Rating: 2.5 out of 5.

After missing mystery/thriller Baby Ruby at 2022’s TIFF, it seemed a long shot that it would be available to watch anytime soon. Starring a post-Game of Thrones Kit Harrington and Portrait of a Lady on Fire/Tár actress Noémie Merlant, an intriguing premise coupled with writer/director Bess Wohl’s directorial debut made this a must-see. I am sad to report that while Baby Ruby is gorgeously filmed and evokes the style of A24 at times, the film is ultimately a misfire leaning too metaphorical for my personal tastes.

In preparing for the birth of her baby daughter, control freak Jo (Merlant) is so invested that she plans and throws her own baby shower. Her loving partner, Spencer (Harrington), remains playful and sweet during these early scenes while Jo is deep in pregnancy mode. Before the arrival of Ruby, it appears that Jo is doing very well for herself vlogging for Love, Josephine—in fact, Jo has helped double their readership!

The first red flags that something may be off come early on—a weird woman at the baby store refuses to let Jo gander at her respective newborn. “You never wake a sleeping baby,” she decries, slapping away Jo’s advances. I was almost getting Hereditary vibes here, and was sure that this woman would reappear later to claim Ruby as her prize. Spencer’s mother seems a bit off as well, later referring to baby Ruby as looking like E.T., and the childbirth itself is portrayed in a haunting, intense manner one would not expect. Much of this can be owed to Bess Wohl’s keen eye and attention to detail.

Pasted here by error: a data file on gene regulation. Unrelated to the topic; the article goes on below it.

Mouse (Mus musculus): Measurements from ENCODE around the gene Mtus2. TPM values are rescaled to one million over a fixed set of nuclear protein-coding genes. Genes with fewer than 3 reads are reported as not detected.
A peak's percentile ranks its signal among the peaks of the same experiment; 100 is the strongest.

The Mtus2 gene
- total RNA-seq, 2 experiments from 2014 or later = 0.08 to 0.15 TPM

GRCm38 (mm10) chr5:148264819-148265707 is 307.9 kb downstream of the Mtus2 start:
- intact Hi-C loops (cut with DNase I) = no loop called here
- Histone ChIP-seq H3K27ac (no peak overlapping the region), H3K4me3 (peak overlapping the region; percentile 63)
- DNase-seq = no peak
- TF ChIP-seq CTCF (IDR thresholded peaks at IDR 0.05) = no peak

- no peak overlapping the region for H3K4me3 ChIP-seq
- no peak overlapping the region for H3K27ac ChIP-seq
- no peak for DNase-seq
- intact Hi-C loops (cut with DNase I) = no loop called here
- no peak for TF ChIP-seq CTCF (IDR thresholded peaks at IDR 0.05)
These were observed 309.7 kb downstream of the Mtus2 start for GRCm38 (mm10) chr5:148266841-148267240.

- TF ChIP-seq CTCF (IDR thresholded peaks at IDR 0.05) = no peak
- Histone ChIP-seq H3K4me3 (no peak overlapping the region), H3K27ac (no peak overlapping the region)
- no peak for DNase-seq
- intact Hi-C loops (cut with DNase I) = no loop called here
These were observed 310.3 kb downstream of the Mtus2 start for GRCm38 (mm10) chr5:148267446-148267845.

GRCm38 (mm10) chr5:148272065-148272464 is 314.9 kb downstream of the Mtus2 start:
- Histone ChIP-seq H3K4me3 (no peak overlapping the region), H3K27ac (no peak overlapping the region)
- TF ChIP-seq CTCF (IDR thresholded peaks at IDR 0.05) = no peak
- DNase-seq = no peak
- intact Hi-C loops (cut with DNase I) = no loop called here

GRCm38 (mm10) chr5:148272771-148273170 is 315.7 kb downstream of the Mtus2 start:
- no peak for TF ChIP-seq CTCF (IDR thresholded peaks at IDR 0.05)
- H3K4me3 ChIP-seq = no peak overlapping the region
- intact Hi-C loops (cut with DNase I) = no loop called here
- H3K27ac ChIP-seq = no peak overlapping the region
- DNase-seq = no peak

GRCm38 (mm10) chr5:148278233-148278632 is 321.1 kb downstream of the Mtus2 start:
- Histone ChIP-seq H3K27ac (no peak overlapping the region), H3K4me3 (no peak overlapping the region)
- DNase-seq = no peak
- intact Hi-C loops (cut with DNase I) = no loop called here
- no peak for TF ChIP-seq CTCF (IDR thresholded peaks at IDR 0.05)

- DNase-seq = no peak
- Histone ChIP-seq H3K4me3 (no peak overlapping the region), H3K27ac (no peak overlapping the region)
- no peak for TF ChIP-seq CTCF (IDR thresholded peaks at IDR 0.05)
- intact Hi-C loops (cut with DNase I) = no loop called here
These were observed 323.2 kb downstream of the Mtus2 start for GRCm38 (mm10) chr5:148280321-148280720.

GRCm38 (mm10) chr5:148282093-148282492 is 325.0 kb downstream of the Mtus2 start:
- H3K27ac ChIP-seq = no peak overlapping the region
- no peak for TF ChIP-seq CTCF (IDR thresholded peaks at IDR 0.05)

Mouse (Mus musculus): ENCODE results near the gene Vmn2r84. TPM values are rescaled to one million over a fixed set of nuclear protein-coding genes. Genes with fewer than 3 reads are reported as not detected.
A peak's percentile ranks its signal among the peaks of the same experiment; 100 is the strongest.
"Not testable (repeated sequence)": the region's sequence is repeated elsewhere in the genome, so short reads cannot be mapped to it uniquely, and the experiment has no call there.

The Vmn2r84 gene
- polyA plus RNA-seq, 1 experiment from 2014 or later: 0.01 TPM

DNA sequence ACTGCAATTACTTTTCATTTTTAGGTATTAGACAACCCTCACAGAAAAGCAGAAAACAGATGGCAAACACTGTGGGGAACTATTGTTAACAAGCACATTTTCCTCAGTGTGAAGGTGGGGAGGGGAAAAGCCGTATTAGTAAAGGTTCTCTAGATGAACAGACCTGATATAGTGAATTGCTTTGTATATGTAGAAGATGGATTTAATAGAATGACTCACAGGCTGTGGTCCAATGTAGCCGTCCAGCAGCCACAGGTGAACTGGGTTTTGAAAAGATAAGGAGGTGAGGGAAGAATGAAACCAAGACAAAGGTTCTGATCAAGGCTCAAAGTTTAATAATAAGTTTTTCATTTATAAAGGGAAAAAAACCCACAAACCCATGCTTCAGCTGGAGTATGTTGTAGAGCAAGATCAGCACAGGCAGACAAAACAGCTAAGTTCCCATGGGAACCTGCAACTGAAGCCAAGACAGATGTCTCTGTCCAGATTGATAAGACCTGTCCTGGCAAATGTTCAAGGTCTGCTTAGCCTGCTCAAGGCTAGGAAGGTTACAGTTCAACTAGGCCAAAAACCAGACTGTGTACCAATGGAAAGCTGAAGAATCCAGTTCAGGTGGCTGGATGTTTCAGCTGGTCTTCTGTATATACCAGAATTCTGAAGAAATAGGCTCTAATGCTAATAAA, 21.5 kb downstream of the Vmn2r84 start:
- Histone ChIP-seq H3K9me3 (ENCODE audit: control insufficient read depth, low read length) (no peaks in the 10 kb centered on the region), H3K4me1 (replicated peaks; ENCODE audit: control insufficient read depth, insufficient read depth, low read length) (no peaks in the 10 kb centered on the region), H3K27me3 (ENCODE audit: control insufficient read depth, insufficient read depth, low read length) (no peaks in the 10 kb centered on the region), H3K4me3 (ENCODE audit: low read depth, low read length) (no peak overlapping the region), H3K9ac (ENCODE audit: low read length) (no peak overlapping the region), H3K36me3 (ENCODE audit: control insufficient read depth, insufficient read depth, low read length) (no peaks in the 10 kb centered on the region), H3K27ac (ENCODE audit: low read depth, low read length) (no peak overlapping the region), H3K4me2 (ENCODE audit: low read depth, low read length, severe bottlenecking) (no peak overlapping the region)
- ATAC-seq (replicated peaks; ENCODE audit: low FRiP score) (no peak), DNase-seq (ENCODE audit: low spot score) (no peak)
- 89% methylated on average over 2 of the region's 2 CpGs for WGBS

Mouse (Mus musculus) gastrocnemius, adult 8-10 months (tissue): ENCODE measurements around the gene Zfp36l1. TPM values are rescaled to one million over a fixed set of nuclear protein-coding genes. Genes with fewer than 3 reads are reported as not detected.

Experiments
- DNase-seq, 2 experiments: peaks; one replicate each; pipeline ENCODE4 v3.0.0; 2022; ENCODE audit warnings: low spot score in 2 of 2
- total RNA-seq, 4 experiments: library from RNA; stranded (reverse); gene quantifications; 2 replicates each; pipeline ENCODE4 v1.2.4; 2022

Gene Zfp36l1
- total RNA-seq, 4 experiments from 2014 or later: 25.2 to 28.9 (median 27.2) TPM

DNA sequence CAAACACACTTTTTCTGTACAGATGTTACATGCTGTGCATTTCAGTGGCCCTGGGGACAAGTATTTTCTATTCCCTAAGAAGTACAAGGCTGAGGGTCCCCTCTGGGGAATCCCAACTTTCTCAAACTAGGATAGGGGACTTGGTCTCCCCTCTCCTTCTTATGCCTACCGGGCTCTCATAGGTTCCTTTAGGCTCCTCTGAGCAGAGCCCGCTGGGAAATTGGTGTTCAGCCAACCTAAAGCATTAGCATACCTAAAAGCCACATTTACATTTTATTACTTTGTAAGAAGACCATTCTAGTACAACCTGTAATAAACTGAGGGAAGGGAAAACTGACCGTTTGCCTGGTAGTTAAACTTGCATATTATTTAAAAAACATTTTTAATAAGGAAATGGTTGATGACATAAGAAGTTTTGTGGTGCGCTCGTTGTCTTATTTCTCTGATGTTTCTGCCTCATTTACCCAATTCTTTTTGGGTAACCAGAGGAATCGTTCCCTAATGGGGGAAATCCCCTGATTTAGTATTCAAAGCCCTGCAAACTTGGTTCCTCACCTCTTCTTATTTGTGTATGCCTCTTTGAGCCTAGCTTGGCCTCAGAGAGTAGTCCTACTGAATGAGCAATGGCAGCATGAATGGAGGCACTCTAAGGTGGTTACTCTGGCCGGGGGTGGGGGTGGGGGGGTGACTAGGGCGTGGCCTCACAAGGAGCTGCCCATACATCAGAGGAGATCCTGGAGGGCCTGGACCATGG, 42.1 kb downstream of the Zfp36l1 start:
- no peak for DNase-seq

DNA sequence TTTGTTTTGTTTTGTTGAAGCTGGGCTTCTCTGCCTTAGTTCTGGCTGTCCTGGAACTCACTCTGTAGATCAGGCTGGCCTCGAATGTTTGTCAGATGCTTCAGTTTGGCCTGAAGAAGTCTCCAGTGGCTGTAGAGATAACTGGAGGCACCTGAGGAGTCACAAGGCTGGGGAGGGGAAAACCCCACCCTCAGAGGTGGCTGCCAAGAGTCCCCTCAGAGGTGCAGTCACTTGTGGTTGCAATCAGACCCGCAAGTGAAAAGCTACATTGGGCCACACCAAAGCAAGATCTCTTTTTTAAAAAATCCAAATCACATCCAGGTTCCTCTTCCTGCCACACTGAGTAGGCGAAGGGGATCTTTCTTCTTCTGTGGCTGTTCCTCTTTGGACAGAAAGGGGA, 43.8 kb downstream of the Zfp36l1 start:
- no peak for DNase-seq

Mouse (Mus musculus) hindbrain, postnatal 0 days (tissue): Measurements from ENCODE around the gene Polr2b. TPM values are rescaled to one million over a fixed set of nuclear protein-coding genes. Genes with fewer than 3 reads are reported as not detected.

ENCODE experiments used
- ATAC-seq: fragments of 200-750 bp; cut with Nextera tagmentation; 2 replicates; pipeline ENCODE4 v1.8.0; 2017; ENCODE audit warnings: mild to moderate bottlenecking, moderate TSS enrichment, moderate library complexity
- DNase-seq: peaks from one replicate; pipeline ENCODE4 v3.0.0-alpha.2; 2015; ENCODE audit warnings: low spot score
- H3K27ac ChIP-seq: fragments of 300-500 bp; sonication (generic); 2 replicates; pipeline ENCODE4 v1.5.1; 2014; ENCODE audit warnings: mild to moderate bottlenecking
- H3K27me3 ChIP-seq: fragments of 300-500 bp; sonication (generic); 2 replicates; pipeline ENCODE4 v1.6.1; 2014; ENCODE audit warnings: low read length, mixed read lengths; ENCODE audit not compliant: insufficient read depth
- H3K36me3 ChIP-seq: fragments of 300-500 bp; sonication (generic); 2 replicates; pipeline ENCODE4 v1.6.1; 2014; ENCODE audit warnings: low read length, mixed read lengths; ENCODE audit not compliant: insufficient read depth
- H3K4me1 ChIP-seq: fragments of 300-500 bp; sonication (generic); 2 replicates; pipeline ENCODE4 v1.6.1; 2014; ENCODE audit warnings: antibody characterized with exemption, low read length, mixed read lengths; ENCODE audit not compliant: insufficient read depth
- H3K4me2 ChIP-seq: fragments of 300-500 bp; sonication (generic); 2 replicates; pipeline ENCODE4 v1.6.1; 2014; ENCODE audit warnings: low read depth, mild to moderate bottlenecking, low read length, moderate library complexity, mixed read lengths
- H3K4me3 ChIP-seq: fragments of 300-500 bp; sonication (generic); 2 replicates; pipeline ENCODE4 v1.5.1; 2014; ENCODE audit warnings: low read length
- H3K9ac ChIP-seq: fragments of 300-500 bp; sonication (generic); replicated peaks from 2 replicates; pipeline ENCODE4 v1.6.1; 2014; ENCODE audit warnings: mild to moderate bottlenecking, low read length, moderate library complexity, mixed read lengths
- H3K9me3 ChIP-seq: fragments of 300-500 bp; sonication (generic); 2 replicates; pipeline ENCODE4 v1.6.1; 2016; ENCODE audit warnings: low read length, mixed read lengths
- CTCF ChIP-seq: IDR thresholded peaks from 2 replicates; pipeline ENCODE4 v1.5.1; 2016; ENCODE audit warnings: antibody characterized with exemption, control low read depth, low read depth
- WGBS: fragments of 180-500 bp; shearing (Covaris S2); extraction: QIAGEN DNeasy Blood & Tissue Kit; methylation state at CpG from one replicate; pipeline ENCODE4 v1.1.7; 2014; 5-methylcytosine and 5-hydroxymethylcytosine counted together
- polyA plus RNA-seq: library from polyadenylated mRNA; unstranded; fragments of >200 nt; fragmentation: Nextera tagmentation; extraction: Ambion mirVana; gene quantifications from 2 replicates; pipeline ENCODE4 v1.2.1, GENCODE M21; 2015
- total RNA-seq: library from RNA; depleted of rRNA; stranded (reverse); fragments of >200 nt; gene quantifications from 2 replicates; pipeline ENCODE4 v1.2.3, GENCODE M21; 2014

Post-birth, baby Ruby cries a lot, as newborns are wont to do, yet her behavior begins to take on sinister overtones. Jo starts to become convinced that Ruby is judging her—Ruby is anything but the “perfect” baby everyone else sees. Around others, Ruby is quiet and well-mannered, but alone with Jo, she becomes a menace. Wohl approaches these scenes through the repetition of new parenting, painting Jo as possibly crazed. Ruby bites Jo’s breasts, pulls out her earrings, and makes Jo’s every waking moment into a nightmare. Is there really something wrong with the babe, or is Jo simply experiencing postpartum depression to an absurd degree?

Baby Ruby’s first act is tense and engaging, but the film is unable to sustain momentum for long. As the mystery angle begins to unravel, it loses steam quite quickly. We have seen dreams versus reality so many times at this point that it has now grown stale. Wohl does at least try to do something different with the way postpartum is depicted. A major lack of pizazz and a follow-through of the script’s darker elements is part of what leads to Baby Ruby disappoint. The very concept of a horror film containing subtext about a mother’s intuition is simply brimming with possibilities… it is a shame that Wohl’s vision never arrives at thematically or visually satisfying conclusions.

Baby Ruby crawls out of her crib and into limited release theaters on Friday, February 3rd.

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